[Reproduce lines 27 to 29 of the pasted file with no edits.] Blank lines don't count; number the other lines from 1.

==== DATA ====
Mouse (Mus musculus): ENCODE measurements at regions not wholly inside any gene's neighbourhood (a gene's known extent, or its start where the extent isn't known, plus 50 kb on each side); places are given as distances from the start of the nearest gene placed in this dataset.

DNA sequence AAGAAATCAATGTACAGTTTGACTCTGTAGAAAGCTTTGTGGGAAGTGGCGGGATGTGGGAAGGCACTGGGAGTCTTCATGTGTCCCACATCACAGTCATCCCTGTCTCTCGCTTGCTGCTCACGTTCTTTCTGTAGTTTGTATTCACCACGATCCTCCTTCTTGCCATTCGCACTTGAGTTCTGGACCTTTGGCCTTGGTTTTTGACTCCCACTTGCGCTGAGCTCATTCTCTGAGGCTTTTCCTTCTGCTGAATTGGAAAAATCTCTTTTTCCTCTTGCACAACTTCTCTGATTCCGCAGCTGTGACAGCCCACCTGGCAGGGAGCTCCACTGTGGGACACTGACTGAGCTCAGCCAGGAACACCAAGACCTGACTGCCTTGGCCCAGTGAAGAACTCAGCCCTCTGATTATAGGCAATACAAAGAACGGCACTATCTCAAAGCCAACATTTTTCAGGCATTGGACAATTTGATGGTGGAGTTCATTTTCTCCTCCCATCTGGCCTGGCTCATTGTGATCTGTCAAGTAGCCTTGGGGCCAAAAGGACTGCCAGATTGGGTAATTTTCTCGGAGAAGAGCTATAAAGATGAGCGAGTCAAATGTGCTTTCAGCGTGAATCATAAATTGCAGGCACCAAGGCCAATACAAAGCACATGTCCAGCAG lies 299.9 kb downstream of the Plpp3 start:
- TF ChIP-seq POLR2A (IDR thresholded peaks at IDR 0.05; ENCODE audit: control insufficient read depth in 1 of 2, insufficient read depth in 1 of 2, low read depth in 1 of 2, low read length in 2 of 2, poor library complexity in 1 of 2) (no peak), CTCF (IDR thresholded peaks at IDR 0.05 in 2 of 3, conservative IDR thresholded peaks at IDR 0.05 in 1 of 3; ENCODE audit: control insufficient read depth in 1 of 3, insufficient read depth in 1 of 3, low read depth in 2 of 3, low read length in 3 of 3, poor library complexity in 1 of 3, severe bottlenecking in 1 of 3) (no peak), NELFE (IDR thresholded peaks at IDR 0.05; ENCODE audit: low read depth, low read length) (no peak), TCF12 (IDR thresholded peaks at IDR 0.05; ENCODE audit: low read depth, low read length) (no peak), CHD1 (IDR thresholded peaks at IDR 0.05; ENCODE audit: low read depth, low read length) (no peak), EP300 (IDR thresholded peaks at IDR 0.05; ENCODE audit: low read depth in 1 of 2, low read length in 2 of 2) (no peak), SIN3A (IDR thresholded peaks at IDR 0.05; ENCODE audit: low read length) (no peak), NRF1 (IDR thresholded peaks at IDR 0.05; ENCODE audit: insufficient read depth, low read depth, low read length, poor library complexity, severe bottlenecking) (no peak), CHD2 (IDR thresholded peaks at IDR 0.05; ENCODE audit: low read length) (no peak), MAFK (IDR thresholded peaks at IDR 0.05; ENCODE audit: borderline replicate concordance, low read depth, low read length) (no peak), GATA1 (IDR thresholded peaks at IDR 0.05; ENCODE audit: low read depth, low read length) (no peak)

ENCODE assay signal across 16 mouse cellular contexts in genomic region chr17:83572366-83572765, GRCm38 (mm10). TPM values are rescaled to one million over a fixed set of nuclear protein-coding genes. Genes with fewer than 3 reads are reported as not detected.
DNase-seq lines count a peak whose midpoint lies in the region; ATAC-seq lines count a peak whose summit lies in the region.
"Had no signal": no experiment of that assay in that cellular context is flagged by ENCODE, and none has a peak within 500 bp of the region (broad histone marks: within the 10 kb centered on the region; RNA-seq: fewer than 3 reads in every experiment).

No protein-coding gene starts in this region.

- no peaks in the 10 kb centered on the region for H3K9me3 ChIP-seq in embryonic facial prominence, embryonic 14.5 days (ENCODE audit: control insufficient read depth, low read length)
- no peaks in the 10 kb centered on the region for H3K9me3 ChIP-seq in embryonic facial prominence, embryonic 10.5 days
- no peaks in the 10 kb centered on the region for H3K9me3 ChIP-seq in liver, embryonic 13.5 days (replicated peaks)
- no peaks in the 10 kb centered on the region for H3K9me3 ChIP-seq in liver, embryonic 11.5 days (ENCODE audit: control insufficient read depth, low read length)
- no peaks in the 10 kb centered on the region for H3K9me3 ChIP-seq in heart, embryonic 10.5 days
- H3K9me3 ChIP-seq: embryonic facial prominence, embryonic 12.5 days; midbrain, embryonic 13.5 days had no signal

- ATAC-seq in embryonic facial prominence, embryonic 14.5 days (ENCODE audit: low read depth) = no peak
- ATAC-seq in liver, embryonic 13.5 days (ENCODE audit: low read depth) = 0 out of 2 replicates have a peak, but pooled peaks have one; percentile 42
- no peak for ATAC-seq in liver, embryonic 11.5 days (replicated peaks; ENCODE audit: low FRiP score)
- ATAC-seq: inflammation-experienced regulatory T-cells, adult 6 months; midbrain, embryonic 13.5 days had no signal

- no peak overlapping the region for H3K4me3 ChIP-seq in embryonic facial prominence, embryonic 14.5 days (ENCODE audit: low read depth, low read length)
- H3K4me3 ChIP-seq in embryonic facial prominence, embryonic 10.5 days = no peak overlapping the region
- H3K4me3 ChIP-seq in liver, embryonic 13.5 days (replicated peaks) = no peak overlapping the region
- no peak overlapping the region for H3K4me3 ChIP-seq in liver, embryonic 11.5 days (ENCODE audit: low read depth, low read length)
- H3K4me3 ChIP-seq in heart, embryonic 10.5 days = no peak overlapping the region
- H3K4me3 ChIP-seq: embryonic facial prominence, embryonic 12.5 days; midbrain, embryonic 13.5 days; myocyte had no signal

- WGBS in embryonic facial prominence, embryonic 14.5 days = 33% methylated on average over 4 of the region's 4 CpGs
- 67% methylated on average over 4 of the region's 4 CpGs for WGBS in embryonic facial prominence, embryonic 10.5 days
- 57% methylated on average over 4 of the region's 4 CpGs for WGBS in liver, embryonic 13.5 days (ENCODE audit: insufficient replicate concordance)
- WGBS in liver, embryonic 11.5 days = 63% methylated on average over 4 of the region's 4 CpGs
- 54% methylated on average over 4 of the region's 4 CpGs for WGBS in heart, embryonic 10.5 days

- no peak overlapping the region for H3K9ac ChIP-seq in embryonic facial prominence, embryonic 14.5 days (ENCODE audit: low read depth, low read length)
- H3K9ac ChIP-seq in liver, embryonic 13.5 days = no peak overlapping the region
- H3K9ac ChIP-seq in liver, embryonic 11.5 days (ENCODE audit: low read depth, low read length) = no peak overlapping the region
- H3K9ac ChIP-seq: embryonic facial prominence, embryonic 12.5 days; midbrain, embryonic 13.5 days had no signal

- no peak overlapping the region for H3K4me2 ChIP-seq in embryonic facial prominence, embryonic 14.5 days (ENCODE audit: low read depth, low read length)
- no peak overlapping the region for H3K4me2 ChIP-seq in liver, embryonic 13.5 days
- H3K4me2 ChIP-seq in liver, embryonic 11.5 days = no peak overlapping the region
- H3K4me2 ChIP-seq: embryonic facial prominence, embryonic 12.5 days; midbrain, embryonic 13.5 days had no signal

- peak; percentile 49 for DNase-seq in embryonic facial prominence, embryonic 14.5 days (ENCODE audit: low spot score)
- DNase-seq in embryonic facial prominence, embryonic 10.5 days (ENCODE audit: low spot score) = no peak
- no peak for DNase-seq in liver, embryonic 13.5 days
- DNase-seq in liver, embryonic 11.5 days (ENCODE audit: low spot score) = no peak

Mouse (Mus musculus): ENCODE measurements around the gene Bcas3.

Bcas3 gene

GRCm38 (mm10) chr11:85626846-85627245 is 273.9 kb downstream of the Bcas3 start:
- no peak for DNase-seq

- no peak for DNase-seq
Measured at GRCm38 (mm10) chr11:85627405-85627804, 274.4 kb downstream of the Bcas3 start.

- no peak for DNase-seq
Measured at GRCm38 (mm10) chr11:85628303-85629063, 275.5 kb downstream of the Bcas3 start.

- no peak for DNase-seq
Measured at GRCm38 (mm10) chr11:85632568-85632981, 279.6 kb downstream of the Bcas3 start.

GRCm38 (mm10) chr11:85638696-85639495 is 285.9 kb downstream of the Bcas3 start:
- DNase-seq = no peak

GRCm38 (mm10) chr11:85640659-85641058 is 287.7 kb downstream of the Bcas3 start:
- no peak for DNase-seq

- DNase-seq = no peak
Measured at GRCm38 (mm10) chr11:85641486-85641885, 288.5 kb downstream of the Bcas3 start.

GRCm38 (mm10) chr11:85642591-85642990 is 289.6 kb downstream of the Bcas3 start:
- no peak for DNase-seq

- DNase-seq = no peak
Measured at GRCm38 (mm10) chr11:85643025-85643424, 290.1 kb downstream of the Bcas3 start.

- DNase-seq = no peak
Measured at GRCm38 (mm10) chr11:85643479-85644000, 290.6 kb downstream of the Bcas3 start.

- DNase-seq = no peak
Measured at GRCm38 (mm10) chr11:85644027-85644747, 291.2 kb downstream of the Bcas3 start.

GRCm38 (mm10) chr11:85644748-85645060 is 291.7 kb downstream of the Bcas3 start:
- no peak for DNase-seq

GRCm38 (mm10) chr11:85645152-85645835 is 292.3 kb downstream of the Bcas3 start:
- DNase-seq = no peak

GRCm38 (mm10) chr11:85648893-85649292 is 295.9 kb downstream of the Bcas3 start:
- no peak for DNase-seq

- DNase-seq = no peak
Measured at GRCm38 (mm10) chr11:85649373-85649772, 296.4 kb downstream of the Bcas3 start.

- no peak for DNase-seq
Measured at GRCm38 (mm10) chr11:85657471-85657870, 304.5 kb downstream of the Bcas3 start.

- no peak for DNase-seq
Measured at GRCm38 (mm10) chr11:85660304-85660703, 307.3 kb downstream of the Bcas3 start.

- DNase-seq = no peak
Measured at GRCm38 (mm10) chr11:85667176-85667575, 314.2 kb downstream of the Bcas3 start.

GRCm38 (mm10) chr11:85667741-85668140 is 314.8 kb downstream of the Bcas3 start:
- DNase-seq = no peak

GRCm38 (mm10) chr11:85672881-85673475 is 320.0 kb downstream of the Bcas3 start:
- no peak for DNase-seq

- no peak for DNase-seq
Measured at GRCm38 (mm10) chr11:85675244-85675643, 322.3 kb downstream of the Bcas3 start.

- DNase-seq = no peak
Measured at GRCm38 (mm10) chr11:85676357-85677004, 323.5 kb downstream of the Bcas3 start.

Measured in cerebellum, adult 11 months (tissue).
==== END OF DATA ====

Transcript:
- WGBS in liver, embryonic 11.5 days = 63% methylated on average over 4 of the region's 4 CpGs
- 54% methylated on average over 4 of the region's 4 CpGs for WGBS in heart, embryonic 10.5 days

- no peak overlapping the region for H3K9ac ChIP-seq in embryonic facial prominence, embryonic 14.5 days (ENCODE audit: low read depth, low read length)